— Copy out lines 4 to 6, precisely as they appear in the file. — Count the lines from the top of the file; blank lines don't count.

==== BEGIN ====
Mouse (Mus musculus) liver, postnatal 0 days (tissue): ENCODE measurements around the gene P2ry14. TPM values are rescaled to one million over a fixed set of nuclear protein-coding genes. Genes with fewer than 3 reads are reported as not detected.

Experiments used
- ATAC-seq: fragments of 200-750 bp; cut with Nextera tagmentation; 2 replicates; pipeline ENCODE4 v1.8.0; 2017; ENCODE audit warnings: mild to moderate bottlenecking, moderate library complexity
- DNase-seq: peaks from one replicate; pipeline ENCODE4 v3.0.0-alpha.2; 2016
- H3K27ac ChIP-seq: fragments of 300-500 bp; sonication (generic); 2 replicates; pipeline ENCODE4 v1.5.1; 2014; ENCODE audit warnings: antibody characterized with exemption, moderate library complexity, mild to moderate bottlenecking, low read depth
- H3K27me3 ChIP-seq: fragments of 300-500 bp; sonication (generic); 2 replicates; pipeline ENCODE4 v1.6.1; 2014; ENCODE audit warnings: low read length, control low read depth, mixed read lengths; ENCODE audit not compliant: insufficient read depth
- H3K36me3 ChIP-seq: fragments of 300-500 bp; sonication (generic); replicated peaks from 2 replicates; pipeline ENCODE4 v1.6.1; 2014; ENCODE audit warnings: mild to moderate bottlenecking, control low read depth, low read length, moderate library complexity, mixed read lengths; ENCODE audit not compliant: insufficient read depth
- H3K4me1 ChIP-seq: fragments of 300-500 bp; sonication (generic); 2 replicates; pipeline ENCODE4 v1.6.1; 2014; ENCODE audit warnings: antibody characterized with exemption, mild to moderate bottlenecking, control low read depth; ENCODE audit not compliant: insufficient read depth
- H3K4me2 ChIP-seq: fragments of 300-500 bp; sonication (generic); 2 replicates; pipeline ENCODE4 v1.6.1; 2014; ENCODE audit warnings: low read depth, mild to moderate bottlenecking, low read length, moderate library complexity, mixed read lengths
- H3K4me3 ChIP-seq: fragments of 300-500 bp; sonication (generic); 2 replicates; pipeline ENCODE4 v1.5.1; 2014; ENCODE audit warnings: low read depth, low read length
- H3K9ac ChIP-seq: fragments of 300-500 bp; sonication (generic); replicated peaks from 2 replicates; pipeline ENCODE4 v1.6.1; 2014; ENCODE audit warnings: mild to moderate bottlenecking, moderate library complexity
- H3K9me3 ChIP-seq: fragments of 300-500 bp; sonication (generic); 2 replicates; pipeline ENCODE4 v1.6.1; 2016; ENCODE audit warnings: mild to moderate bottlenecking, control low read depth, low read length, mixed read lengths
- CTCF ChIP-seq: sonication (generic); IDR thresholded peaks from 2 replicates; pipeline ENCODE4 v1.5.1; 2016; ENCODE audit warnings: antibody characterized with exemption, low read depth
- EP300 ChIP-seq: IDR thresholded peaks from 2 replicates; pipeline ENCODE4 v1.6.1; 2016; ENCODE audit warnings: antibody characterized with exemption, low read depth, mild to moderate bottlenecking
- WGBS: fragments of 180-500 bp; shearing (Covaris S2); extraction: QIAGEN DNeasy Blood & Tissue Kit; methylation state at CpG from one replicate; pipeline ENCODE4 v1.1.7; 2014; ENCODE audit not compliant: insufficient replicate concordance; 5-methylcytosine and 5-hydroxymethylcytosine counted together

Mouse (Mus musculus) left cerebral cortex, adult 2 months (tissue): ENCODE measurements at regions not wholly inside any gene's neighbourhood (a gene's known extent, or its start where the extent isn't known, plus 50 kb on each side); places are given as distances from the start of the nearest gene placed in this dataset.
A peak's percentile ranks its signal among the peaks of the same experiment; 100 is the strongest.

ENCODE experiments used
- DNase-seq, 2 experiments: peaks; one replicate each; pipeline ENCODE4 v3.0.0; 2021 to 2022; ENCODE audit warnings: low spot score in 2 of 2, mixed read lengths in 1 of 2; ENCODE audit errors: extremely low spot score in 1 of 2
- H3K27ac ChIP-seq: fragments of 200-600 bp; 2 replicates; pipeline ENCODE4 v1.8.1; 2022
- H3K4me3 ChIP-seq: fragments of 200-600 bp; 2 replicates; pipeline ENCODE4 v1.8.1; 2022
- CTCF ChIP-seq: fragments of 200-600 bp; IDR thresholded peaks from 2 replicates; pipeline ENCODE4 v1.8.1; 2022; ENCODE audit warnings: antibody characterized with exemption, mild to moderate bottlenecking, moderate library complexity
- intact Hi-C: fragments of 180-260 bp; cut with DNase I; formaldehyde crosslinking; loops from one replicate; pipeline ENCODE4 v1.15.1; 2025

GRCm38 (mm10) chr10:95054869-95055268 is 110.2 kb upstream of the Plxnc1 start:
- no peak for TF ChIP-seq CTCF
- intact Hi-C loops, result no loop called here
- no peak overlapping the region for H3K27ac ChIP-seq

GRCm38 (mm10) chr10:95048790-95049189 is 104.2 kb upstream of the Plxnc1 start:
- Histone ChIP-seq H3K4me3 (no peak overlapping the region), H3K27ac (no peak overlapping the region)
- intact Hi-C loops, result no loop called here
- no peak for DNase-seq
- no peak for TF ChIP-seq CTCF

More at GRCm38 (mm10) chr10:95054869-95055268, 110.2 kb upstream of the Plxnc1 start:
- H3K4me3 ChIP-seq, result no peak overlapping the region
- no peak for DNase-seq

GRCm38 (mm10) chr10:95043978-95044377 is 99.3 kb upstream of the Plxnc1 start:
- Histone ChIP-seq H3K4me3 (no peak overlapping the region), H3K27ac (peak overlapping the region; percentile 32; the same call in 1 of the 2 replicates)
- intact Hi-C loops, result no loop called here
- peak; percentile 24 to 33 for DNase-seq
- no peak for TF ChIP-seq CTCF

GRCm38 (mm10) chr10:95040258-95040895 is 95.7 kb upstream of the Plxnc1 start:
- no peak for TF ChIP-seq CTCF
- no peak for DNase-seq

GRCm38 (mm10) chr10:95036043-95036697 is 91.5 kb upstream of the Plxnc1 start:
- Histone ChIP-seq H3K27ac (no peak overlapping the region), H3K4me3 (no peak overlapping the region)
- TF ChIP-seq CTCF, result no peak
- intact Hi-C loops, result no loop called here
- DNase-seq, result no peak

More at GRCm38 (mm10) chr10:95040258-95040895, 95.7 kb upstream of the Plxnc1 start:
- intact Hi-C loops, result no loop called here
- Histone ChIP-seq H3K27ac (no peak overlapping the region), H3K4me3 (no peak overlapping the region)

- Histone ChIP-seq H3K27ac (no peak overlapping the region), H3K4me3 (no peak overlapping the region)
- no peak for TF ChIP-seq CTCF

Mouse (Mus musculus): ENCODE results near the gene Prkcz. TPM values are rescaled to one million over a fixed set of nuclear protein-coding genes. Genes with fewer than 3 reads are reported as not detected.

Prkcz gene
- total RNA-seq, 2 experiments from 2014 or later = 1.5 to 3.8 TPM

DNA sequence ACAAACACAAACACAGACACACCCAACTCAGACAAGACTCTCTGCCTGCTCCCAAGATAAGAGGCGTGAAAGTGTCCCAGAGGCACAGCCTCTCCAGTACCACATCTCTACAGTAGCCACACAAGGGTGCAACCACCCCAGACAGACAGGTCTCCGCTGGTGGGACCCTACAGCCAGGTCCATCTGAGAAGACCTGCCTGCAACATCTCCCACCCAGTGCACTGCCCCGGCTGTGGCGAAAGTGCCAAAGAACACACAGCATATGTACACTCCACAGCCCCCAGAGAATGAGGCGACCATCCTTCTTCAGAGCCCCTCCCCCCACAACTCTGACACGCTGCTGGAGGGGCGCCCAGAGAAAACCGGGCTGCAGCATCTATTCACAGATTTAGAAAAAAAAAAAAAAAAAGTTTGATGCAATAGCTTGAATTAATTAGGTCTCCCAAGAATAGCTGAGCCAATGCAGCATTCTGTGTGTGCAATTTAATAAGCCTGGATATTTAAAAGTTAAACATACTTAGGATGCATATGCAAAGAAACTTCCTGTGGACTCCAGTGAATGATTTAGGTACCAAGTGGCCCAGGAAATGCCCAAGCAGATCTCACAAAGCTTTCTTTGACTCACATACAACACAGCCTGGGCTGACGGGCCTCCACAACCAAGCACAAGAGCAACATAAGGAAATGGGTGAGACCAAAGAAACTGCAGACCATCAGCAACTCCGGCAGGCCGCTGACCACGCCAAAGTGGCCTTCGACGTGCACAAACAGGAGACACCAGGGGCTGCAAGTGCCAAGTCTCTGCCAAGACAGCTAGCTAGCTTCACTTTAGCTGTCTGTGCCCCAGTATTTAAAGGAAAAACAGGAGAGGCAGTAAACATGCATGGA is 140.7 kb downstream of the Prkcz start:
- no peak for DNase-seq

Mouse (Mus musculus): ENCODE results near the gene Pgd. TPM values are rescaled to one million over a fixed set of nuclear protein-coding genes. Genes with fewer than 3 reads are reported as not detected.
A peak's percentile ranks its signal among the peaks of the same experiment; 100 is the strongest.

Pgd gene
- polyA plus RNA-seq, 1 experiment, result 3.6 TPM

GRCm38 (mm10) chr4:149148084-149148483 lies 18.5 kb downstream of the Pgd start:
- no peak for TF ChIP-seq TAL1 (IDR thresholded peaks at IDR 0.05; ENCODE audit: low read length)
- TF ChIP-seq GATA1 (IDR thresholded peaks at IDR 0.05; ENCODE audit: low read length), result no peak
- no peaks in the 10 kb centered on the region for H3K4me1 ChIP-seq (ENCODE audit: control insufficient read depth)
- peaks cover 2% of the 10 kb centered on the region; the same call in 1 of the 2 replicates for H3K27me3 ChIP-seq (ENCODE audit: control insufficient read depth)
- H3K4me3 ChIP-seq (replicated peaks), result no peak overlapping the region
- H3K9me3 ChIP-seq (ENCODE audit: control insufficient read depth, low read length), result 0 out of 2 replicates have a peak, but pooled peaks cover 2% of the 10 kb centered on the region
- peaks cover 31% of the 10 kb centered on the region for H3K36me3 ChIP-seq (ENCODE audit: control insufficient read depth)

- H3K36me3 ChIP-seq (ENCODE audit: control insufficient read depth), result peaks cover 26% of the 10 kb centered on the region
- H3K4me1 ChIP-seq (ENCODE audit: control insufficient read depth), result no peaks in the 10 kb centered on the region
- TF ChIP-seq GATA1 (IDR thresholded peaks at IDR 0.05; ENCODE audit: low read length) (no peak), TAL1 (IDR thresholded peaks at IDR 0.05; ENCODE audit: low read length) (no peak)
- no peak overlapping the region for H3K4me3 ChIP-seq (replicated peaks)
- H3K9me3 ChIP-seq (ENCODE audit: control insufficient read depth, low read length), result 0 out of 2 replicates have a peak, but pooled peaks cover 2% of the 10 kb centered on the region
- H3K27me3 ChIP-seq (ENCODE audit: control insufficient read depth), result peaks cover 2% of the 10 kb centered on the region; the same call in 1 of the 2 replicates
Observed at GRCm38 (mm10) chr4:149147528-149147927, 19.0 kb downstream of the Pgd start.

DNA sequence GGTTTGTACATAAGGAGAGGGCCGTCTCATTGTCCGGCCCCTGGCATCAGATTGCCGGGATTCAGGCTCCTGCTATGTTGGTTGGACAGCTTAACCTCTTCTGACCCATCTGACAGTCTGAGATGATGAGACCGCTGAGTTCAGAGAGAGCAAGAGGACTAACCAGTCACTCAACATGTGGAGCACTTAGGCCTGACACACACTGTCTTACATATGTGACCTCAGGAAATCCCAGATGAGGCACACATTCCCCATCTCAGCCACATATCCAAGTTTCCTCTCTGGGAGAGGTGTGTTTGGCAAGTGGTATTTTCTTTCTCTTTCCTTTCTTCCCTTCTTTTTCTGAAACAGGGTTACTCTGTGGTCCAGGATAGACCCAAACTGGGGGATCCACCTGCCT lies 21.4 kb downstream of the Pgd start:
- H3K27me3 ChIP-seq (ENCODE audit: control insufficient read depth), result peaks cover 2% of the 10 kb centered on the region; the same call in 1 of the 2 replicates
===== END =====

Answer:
- DNase-seq: peaks from one replicate; pipeline ENCODE4 v3.0.0-alpha.2; 2016
- H3K27ac ChIP-seq: fragments of 300-500 bp; sonication (generic); 2 replicates; pipeline ENCODE4 v1.5.1; 2014; ENCODE audit warnings: antibody characterized with exemption, moderate library complexity, mild to moderate bottlenecking, low read depth
- H3K27me3 ChIP-seq: fragments of 300-500 bp; sonication (generic); 2 replicates; pipeline ENCODE4 v1.6.1; 2014; ENCODE audit warnings: low read length, control low read depth, mixed read lengths; ENCODE audit not compliant: insufficient read depth